An internal Northrop Grumman report inadvertently made available on its public Internet site reveals details about the cost pressures and sales strategy facing the Boeing F/A-18E/F Super Hornet industry team.?xml:namespace>
Northrop, Boeing’s largest F/A-18 supplier, presented the 78-slide presentation to potential suppliers on 13 March. The Google search engine’s web crawlers has preserved a cached snapshot of the report, although the document itself is no longer available for public viewing on Northrop’s web site.
Boeing and Northrop officials declined to comment about the report.
Northrop described facing prices from suppliers rising by 29% even as Boeing negotiates a potential third multi-year procurement (MYP) deal with the US Navy for at least 100 aircraft. Despite the rising prices, Northrop says it must reduce costs on the aft fuselage alone by $1 million per ship set, or by roughly 20%.
Securing the third MYP order has long been seen as critical for extending the Super Hornet’s production line well into the next decade.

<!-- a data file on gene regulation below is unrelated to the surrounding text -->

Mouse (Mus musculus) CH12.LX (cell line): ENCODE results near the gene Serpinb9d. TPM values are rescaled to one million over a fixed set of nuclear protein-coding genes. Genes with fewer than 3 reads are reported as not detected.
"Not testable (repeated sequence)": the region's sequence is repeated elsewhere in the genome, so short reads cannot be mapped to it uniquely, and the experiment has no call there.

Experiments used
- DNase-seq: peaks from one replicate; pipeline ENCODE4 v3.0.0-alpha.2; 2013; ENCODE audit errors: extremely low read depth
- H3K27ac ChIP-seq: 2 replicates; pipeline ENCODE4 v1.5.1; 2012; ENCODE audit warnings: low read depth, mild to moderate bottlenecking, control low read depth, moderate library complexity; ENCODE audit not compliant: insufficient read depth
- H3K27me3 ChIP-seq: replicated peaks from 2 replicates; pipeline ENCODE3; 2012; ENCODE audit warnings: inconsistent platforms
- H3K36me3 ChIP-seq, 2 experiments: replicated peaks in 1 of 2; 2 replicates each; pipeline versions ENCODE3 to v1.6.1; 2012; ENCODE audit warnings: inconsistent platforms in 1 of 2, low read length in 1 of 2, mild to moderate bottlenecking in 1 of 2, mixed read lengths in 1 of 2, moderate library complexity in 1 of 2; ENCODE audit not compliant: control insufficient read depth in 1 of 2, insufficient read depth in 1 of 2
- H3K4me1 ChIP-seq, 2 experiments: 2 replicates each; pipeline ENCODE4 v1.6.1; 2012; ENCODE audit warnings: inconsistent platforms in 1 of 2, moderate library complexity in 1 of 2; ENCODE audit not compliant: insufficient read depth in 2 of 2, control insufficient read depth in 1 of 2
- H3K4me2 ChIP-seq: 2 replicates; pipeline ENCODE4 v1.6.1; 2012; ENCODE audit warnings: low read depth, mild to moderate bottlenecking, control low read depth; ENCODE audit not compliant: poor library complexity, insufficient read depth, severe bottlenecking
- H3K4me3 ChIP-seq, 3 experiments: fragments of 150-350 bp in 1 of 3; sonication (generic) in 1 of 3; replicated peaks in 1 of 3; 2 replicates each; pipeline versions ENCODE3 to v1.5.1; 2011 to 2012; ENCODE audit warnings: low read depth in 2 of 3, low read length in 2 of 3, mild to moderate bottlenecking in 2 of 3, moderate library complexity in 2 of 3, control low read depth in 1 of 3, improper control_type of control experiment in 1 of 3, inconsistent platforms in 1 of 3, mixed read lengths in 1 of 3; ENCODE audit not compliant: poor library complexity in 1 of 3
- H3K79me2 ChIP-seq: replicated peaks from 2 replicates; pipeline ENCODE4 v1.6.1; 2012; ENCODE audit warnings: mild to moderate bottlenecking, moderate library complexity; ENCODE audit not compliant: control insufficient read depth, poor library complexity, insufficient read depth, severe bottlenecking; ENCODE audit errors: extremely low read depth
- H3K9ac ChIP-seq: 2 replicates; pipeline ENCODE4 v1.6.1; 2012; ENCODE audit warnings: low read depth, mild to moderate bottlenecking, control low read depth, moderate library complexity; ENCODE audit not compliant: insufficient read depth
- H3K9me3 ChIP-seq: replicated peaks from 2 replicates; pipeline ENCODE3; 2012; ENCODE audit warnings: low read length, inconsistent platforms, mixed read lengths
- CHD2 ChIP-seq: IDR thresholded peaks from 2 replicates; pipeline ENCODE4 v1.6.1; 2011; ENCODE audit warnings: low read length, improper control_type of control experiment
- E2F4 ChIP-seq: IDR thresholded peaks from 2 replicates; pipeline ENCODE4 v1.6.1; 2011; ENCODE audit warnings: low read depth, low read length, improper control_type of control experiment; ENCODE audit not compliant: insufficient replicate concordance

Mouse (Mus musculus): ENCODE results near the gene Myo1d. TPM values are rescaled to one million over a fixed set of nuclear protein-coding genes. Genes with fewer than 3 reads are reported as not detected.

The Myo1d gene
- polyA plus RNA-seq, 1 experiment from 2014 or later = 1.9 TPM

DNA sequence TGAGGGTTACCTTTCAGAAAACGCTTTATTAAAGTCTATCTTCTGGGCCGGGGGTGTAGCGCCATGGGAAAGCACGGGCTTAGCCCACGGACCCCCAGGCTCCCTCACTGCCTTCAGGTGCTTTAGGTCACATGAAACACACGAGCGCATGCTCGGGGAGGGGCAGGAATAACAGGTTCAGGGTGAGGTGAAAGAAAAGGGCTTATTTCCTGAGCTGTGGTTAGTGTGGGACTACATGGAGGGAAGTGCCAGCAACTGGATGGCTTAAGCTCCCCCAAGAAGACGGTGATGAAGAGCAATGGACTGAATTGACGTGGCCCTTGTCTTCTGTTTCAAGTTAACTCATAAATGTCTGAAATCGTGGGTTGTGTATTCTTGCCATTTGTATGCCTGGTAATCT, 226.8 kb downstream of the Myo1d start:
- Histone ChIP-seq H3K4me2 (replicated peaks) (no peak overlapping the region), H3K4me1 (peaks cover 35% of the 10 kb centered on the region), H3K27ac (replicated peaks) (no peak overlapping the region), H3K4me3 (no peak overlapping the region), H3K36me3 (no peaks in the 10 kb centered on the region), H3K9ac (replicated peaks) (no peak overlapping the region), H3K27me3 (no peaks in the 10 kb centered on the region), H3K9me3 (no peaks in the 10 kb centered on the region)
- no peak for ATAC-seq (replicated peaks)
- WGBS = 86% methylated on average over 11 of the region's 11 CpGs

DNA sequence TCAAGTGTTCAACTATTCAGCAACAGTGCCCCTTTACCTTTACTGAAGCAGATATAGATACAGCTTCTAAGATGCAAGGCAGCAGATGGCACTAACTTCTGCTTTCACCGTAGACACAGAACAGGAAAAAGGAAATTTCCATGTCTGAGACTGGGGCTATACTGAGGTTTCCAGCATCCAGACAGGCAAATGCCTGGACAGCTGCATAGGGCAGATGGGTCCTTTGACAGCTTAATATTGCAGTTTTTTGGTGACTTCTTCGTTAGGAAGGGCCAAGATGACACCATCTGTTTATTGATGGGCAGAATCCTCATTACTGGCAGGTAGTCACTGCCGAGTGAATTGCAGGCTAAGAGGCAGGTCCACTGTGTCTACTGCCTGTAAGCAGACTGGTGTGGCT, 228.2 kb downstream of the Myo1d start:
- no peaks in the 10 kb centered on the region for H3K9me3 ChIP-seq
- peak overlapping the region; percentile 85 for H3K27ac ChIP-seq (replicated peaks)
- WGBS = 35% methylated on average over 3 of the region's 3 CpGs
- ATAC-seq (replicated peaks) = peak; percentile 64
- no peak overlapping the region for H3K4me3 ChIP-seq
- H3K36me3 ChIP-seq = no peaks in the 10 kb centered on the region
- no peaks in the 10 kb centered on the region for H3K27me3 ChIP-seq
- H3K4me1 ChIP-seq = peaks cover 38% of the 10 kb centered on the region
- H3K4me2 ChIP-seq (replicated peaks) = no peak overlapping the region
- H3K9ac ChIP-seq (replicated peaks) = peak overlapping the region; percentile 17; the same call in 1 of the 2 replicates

Deliveries for at least three new customers – ?xml:namespace>Japan, India and Greece – could begin in 2012, assuming Boeing’s proposal defeats an active competitive field in each of those countries.
A key chart in the presentation also reveals internal estimates showing that the production rate for F/A-18E/Fs and EA-18Gs could potentially double from this year to 2014.
Intriguingly, Northrop also projects the potential for follow-on aircraft deliveries to both Australia and Canada after 2013 -- a period in which both countries are currently planning to fulfill their commitments to buy the Lockheed Martin F-35 Joint Strike Fighter.
[Click here to view the Northrop Grumman briefing online.]
Read The DEW Line for more coverage of the F/A-18 presentation.